Category Archives: Acquisitions

Why Yahoo should stay away from Google

Yahoo is exploring several options for the company’s future, mainly in order to maximize the stock value now that Microsoft wants to acquire them. A merge with AOL/Time Warner is mentioned as one of the alternatives. However, a couple of days ago Yahoo announced that they will start a test of Google’s AdSense for Search Service. I hope this is just a way to demonstrate to the shareholders that they can make more money per user if they have a better ad-network, and not a serious consideration to join Google’s. I’m afraid that the latter is the case however. I mean, they already know that Google’s ad network has a better coverage and relevancy, so why do this test if you’re not seriously considering to outsource the search engine advertising to Google?

So why do I say I’m afraid that Yahoo will join Google’s Ad platform? Simple. That step would give Google a near-total monopoly over the search market. That’s not good for publishers and for the advertisers. It might even be dangerous since Google’s Adwords will then be the only place to go for search engine advertising. Given the fact that the pricing of Adwords is based on an auction-model, I think Google is the only party who will benefit. But, apart from the danger for the online advertising industry, this step would make Yahoo extremely dependent on Google.

Microsoft’s response to the Yahoo/Google deal is a quite logical one:

“Any definitive agreement between Yahoo! and Google would consolidate over 90% of the search advertising market in Google’s hands. This would make the market far less competitive, in sharp contrast to our own proposal to acquire Yahoo! We will assess closely all of our options. Our proposal remains the only alternative put forward that offers Yahoo! shareholders full and fair value for their shares, gives every shareholder a vote on the future of the company, and enhances choice for content creators, advertisers, and consumers.”

It’s clearly bothering Microsoft that they are still such a tiny player in the web search business. Despite the huge investments they made in search technology in the last few years, their US marketshare has decreased from 16.3% in 2005 to 11.2% by August 2007. That’s not very promising. In my opinion they seriously screwed up by renaming all of their online services to ‘something’ Live. Their branding strategy is a mess, and now they want to add Yahoo! to their portfolio as well. I think the Yahoo management understands that a merge with Microsoft would kill the company culture, but, it might be difficult to explain that to the shareholders who will receive $$$ when MS acquires Yahoo.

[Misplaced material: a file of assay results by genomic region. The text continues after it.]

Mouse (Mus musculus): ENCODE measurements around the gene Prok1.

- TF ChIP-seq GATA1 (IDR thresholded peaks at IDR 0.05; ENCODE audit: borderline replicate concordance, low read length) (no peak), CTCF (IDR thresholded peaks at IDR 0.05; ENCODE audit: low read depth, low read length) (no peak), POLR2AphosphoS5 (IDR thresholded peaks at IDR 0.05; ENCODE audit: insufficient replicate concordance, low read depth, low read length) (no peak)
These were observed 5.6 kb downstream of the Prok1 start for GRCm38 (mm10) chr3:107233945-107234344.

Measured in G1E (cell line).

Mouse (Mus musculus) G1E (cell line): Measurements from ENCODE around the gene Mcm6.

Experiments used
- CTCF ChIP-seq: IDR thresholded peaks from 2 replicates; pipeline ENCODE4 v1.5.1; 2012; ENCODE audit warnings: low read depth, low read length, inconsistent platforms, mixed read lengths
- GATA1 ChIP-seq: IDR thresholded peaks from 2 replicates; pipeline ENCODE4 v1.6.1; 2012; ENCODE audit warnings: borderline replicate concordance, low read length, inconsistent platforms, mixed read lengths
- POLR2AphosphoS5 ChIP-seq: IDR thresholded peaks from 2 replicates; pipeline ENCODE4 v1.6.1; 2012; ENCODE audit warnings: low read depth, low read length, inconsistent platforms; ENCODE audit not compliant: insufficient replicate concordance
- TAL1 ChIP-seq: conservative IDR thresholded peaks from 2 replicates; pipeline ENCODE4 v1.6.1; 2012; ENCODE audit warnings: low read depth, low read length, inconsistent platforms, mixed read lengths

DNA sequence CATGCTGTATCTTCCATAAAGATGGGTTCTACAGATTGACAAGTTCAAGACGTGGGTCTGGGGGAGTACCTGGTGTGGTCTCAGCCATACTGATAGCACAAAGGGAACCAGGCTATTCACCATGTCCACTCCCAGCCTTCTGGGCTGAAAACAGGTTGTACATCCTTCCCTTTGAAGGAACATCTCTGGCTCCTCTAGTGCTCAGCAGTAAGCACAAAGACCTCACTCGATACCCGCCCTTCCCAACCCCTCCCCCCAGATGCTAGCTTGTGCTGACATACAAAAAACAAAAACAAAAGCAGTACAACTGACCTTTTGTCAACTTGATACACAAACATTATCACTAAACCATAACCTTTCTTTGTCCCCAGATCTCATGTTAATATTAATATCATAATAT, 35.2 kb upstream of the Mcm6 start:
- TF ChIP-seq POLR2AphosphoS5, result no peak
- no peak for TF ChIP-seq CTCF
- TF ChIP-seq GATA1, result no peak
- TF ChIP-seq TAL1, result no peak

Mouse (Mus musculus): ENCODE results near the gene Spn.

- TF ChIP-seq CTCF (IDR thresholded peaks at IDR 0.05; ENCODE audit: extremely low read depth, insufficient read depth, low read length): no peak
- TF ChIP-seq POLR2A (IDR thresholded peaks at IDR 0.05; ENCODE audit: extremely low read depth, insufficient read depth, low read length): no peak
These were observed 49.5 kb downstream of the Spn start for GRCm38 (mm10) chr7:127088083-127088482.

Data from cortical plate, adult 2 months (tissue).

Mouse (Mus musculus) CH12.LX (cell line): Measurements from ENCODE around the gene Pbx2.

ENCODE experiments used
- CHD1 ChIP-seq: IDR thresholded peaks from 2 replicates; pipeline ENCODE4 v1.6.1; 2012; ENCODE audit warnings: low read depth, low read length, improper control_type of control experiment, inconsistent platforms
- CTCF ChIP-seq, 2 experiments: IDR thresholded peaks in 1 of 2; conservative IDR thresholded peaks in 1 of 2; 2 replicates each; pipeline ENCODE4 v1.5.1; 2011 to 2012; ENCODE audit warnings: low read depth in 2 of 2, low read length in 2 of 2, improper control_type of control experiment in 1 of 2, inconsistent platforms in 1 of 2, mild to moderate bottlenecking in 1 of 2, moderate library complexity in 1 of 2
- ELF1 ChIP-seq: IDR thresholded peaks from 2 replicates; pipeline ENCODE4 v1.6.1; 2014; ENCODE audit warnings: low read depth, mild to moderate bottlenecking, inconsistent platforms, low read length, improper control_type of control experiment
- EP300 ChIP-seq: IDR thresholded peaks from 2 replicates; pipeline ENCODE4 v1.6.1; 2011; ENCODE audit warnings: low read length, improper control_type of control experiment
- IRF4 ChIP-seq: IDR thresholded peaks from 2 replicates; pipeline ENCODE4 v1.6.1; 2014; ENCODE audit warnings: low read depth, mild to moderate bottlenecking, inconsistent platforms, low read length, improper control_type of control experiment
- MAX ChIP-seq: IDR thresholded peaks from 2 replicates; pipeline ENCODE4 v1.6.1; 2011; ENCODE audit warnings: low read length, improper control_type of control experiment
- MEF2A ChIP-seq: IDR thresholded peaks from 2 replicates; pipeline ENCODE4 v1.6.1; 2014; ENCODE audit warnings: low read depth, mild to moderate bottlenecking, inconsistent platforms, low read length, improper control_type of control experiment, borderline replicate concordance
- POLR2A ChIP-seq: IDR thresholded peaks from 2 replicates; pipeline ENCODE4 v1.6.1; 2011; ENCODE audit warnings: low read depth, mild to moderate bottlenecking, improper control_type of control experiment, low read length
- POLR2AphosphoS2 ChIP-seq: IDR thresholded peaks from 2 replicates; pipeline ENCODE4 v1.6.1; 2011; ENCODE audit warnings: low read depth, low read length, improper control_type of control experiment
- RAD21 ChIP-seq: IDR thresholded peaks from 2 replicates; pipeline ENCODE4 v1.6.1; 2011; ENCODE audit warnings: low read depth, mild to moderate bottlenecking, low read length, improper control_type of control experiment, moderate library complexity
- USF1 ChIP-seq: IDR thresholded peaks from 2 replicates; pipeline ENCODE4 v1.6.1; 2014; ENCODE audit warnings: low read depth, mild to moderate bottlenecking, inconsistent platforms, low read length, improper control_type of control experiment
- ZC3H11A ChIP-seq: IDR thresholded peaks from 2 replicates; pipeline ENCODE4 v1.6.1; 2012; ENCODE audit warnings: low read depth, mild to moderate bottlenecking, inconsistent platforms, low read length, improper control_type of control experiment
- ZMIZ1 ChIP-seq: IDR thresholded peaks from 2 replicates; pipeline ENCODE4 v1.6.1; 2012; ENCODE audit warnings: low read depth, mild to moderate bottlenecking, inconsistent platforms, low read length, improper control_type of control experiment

It’s a tough one, but I would definitely stay away from both Google and Microsoft. A merge with AOL or News Corp. might be an interesting alternative. To be continued (I guess)…

Interesting acquisition: Nokia buys Navteq

NokiaA very interesting acquisition today: Nokia acquired map-provider Navteq for $8.1 billion. This is especially interesting since Navteq is one of the major suppliers of digital maps, they provide mapping data to Google, Microsoft and Yahoo. Another supplier of mapping-data, Tele Atlas, was acquired by TomTom earlier this year.

Personally I expected Google to buy Navteq. For the last couple of months, Google has made clear that they expect a lot of their mapping service ( I can’t imagine that they like the idea of being dependent on nokia. However, another company will even have a worse feeling about this acquisition: Garmin. Garmin currently gets their data from Navteq, that however means that they are now a customer of a big competitor (nokia). Switching to Tele Atlas isn’t much better since that company is owned by another competitor, TomTom. That leaves them in a difficult situation.

For the customers however, this is only good news. I expect nokia to enter the navigation-market with some very interesting products. Given nokia’s background, an internet-connected navigation device cannot be far away.

Doubleclick acquired by Google

Wow, that’s what I call a major acquisition in advertising world: Google has bought DoubleClick for $3.1 billion (in cash). That’s 10x the yearly revenue of DoubleClick! This has just been confirmed on the Google blog.

This is immediatly the biggest acquisition of Google (almost twice as much as they paid for YouTube). What could be the reason? I quote from the Google Blog:

This new partnership represents a tremendous opportunity for us at Google to broaden and deepen our inventory of available ads and to better serve both our publishers and users. Together, Google and DoubleClick will empower agencies, advertisers, and publishers to collaborate more efficiently and effectively, which will, in turn, provide a better experience for our users.

Personally, I think the acquistion mainly comes from a strategic point of view. Google must have been really frightened that Microsoft would gain a big marketshare by buying DoubleClick (they obviously outbidded MS).

I wonder how this will influence the current adsense / adwords platform. Google will now also have access to DoubleClicks customers, will we see higher or lower CPC’s?

Google has officially bought YouTube!

GoogtubeIt’s official now! Google has bought YouTube for $1.65 billion (in stock)!

This is definitively the biggest and probably the most important acquirement in the (young) history of Google. It is now Googles turn to show how they will make YouTube profitable.
See Google’s press releases here or here.

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